During the Revolution this house was owned by a man named John Leek. While serving in the American forces, he was made a colonel and the story is that he declared a Colonel should have a two story house. He therefore remodeled his home and it is said that he did a great deal of entertaining, especially among Revolutionary officers.

There is a story that when the British held this part of Long Island, a detachment stopped at the leek house and demanded that dinner be served them. While it was being prepared, the commanding officer of the group examined the living room looking for something of value which he might take away. He struck his sword against each panel of the wall hoping to locate a hollow place or hidden cupboard, but was not successful. As a matter of fact there was such a place back of a small panel above the mantel piece and years later when it was discovered by an odd coincidence.

The house had been sold to Alexander Monsell and at the time mentioned it was occupied by his grandson, Nathaniel Nelson Monsell, who was born in the house in 1808. This Monsell was captain of his own sailing vessel. There was no regular minister in the Methodist Church, one man occupying several parishes, such as Coram, Mt. Sinai, and Yaphank. At this particular time, the Reverend Mr. Dickerson came to Yaphank and was asked to spend the night with the Monsell family. While there it was discovered he was a descendant of Colonel Leek, and told the story of the secret cupboard and how his great grandmother hid her silver and valuables there when the British were searching the house.  Upon examination the panel was found, and in the cupboard behind it was the hiding place, built into the solid brickwork of the chimney.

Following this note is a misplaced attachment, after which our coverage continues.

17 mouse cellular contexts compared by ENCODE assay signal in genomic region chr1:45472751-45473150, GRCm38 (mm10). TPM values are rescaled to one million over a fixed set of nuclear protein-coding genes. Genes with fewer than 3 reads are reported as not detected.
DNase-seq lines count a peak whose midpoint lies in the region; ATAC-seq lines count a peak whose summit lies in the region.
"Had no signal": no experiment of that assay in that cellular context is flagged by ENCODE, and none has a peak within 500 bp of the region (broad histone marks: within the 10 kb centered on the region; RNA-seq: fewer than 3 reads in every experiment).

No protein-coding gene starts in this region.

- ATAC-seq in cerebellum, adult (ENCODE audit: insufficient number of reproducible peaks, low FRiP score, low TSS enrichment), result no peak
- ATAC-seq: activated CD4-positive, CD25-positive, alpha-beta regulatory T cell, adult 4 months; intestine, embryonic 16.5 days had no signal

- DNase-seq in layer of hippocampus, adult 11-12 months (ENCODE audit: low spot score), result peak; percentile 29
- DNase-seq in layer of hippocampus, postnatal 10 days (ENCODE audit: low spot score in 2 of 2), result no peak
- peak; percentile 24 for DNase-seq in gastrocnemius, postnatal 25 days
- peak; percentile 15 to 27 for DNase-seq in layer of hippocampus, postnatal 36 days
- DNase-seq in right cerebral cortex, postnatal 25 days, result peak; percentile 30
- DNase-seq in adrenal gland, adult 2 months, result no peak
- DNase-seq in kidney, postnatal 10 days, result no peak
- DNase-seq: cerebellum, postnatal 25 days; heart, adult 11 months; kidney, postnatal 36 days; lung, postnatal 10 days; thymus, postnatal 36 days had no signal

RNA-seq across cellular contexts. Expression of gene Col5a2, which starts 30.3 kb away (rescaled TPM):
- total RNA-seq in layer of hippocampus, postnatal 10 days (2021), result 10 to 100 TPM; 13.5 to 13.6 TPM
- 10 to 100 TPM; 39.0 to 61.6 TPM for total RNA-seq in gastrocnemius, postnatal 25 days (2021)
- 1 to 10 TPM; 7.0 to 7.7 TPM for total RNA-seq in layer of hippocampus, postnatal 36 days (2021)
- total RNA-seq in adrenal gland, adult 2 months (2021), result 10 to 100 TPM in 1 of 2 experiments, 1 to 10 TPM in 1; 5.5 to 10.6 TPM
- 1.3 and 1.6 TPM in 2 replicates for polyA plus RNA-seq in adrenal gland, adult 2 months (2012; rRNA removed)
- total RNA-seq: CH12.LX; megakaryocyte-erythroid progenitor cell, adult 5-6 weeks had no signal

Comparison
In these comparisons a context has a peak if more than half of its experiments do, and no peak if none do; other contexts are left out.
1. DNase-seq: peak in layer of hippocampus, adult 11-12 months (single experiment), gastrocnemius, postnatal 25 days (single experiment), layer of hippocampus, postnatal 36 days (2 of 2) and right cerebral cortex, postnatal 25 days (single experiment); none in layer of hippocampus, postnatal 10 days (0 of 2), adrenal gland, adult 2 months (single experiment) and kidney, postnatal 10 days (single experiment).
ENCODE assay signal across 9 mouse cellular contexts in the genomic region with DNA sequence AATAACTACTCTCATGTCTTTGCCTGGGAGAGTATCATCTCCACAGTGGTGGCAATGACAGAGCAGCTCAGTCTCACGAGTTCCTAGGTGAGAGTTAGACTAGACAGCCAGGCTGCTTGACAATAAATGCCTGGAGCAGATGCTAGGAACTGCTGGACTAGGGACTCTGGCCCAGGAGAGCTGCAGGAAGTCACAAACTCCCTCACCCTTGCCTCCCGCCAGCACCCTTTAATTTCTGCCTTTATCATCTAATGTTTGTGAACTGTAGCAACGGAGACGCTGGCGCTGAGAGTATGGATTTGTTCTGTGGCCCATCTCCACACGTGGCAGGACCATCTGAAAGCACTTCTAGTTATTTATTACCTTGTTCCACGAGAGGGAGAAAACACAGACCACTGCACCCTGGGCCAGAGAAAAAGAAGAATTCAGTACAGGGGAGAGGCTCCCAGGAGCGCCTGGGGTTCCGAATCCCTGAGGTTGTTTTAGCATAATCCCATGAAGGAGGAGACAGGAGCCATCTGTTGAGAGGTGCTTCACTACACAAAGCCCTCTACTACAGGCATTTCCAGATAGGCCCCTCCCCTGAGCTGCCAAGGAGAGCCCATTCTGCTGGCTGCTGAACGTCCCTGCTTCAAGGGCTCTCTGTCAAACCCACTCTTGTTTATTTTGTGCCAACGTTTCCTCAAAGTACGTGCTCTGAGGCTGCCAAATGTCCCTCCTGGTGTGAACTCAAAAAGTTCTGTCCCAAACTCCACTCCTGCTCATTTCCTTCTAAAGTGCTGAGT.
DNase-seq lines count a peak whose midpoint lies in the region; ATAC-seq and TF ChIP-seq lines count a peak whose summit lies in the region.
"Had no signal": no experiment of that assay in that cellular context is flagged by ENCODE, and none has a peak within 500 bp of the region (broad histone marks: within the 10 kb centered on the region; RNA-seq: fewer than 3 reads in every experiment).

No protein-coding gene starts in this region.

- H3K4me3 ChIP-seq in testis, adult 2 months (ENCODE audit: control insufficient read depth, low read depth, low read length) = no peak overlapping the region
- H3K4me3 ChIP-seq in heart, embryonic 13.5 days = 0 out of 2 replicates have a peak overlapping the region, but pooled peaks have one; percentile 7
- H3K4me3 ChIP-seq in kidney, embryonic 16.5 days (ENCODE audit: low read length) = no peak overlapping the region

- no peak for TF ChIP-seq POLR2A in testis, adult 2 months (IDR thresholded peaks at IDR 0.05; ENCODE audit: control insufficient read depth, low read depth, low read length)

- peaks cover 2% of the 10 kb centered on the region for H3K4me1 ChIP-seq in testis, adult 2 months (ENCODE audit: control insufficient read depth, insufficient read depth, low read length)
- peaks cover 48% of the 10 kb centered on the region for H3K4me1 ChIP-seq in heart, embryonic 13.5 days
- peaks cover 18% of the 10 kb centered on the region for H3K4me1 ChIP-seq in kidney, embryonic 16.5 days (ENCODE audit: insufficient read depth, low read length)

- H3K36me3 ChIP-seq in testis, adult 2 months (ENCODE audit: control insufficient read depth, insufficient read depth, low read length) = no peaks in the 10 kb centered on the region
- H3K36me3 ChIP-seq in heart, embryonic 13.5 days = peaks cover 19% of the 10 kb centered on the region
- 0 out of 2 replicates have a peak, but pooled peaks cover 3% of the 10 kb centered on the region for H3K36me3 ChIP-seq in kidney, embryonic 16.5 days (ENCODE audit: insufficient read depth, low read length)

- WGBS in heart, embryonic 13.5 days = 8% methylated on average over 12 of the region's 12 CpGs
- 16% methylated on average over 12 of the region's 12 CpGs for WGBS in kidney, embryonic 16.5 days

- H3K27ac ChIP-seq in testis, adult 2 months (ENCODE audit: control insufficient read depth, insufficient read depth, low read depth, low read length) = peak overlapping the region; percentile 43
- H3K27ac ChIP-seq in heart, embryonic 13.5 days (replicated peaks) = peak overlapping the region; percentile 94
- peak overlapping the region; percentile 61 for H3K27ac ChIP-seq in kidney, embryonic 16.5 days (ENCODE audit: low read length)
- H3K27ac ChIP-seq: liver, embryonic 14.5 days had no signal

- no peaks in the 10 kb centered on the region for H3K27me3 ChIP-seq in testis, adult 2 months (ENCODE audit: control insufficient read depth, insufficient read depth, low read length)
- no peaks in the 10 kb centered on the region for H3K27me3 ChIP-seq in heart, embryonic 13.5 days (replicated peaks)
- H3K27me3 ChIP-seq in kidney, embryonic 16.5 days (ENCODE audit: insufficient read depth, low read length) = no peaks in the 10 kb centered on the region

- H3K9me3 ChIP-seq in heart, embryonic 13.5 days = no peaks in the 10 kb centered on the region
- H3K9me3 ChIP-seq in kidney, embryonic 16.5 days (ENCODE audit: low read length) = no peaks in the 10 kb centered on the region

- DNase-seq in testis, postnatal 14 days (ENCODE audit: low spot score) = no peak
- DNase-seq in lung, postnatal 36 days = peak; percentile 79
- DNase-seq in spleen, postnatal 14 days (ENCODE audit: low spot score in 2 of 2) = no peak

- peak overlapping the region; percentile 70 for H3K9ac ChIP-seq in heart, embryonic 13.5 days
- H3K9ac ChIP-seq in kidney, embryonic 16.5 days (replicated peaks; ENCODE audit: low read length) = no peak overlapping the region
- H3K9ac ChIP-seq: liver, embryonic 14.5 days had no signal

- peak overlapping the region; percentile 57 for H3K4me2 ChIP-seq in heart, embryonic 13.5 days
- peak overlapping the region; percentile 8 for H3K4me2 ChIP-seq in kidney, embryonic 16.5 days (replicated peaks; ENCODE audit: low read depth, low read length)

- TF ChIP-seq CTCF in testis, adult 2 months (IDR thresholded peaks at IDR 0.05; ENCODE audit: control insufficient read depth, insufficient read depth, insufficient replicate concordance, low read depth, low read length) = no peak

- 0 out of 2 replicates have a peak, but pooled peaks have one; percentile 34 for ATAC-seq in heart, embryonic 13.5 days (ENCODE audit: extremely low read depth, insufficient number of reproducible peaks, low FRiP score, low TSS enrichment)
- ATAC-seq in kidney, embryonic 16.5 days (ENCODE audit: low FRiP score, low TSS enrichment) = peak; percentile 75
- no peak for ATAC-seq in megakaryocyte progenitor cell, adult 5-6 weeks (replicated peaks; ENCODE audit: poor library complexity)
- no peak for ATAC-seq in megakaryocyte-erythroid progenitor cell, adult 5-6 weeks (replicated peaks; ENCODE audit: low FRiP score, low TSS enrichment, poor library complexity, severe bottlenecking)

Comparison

The chimney, in the center of the house, was 8 by 12 feet, partly of brick and partly large stones. Some of these stones were built in as high as the second story. There were five fireplaces and two ovens. One fireplace was so large that it had an oven built in the center. Instead of a crane, a strong iron arm extended the width of the fireplace, from which hung iron arms with holes at different lengths on which to hang different pot hooks. Later the chimney became so badly cracked, it had to be torn out, so there is nothing to be seen of it now.